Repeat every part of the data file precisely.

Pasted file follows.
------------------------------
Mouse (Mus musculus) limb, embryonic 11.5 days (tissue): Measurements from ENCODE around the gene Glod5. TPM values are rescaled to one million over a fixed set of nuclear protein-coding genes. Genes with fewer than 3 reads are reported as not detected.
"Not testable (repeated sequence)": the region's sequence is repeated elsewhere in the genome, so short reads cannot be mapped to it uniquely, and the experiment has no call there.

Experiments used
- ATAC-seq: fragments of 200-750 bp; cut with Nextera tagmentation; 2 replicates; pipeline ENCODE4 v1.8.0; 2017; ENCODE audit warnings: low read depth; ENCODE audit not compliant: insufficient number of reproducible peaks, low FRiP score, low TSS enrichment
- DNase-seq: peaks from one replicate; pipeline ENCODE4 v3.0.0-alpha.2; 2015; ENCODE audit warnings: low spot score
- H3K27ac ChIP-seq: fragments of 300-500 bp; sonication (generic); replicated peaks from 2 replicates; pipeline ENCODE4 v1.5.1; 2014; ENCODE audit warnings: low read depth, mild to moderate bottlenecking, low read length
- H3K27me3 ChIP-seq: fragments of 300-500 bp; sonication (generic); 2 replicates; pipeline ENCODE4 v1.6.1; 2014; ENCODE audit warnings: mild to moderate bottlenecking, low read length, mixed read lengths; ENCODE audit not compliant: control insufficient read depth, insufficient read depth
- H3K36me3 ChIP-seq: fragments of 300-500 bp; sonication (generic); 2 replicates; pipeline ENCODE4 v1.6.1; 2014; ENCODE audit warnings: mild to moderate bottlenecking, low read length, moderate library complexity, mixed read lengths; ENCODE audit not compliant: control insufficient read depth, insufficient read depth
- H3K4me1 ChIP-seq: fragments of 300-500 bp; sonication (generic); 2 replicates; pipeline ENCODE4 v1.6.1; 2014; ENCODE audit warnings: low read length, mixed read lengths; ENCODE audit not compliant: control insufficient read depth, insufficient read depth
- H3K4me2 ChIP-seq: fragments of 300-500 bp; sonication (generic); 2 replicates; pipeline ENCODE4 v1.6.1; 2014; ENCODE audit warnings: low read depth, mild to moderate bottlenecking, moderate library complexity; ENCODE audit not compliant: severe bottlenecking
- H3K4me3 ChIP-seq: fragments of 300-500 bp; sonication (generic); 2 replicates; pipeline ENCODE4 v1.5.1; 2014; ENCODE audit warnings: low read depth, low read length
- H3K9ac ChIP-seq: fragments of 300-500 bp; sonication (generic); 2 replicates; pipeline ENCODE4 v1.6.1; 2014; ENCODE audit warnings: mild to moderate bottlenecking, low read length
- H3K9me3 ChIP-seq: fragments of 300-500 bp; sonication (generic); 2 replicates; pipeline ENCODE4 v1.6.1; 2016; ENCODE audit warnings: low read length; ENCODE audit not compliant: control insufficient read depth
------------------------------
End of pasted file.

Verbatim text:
Mouse (Mus musculus) limb, embryonic 11.5 days (tissue): Measurements from ENCODE around the gene Glod5. TPM values are rescaled to one million over a fixed set of nuclear protein-coding genes. Genes with fewer than 3 reads are reported as not detected.
"Not testable (repeated sequence)": the region's sequence is repeated elsewhere in the genome, so short reads cannot be mapped to it uniquely, and the experiment has no call there.

Experiments used
- ATAC-seq: fragments of 200-750 bp; cut with Nextera tagmentation; 2 replicates; pipeline ENCODE4 v1.8.0; 2017; ENCODE audit warnings: low read depth; ENCODE audit not compliant: insufficient number of reproducible peaks, low FRiP score, low TSS enrichment
- DNase-seq: peaks from one replicate; pipeline ENCODE4 v3.0.0-alpha.2; 2015; ENCODE audit warnings: low spot score
- H3K27ac ChIP-seq: fragments of 300-500 bp; sonication (generic); replicated peaks from 2 replicates; pipeline ENCODE4 v1.5.1; 2014; ENCODE audit warnings: low read depth, mild to moderate bottlenecking, low read length
- H3K27me3 ChIP-seq: fragments of 300-500 bp; sonication (generic); 2 replicates; pipeline ENCODE4 v1.6.1; 2014; ENCODE audit warnings: mild to moderate bottlenecking, low read length, mixed read lengths; ENCODE audit not compliant: control insufficient read depth, insufficient read depth
- H3K36me3 ChIP-seq: fragments of 300-500 bp; sonication (generic); 2 replicates; pipeline ENCODE4 v1.6.1; 2014; ENCODE audit warnings: mild to moderate bottlenecking, low read length, moderate library complexity, mixed read lengths; ENCODE audit not compliant: control insufficient read depth, insufficient read depth
- H3K4me1 ChIP-seq: fragments of 300-500 bp; sonication (generic); 2 replicates; pipeline ENCODE4 v1.6.1; 2014; ENCODE audit warnings: low read length, mixed read lengths; ENCODE audit not compliant: control insufficient read depth, insufficient read depth
- H3K4me2 ChIP-seq: fragments of 300-500 bp; sonication (generic); 2 replicates; pipeline ENCODE4 v1.6.1; 2014; ENCODE audit warnings: low read depth, mild to moderate bottlenecking, moderate library complexity; ENCODE audit not compliant: severe bottlenecking
- H3K4me3 ChIP-seq: fragments of 300-500 bp; sonication (generic); 2 replicates; pipeline ENCODE4 v1.5.1; 2014; ENCODE audit warnings: low read depth, low read length
- H3K9ac ChIP-seq: fragments of 300-500 bp; sonication (generic); 2 replicates; pipeline ENCODE4 v1.6.1; 2014; ENCODE audit warnings: mild to moderate bottlenecking, low read length
- H3K9me3 ChIP-seq: fragments of 300-500 bp; sonication (generic); 2 replicates; pipeline ENCODE4 v1.6.1; 2016; ENCODE audit warnings: low read length; ENCODE audit not compliant: control insufficient read depth